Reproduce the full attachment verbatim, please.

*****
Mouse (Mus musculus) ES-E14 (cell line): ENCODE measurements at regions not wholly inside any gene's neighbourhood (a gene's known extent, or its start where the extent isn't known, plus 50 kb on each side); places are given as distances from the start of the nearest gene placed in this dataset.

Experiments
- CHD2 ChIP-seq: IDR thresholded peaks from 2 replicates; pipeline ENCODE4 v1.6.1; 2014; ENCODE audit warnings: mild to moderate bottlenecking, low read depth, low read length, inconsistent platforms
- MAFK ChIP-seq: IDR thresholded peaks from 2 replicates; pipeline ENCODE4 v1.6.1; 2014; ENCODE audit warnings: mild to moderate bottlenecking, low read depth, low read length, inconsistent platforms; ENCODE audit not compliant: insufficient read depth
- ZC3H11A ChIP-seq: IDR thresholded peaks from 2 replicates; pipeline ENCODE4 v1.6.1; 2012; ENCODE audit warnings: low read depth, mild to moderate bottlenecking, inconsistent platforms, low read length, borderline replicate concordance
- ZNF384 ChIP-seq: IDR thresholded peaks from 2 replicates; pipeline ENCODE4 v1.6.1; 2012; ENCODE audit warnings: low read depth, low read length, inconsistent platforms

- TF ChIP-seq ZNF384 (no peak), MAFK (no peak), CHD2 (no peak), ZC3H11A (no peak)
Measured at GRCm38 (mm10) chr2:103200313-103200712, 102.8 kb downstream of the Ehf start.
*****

Mouse (Mus musculus) ES-E14 (cell line): ENCODE measurements at regions not wholly inside any gene's neighbourhood (a gene's known extent, or its start where the extent isn't known, plus 50 kb on each side); places are given as distances from the start of the nearest gene placed in this dataset.

Experiments
- CHD2 ChIP-seq: IDR thresholded peaks from 2 replicates; pipeline ENCODE4 v1.6.1; 2014; ENCODE audit warnings: mild to moderate bottlenecking, low read depth, low read length, inconsistent platforms
- MAFK ChIP-seq: IDR thresholded peaks from 2 replicates; pipeline ENCODE4 v1.6.1; 2014; ENCODE audit warnings: mild to moderate bottlenecking, low read depth, low read length, inconsistent platforms; ENCODE audit not compliant: insufficient read depth
- ZC3H11A ChIP-seq: IDR thresholded peaks from 2 replicates; pipeline ENCODE4 v1.6.1; 2012; ENCODE audit warnings: low read depth, mild to moderate bottlenecking, inconsistent platforms, low read length, borderline replicate concordance
- ZNF384 ChIP-seq: IDR thresholded peaks from 2 replicates; pipeline ENCODE4 v1.6.1; 2012; ENCODE audit warnings: low read depth, low read length, inconsistent platforms

- TF ChIP-seq ZNF384 (no peak), MAFK (no peak), CHD2 (no peak), ZC3H11A (no peak)
Measured at GRCm38 (mm10) chr2:103200313-103200712, 102.8 kb downstream of the Ehf start.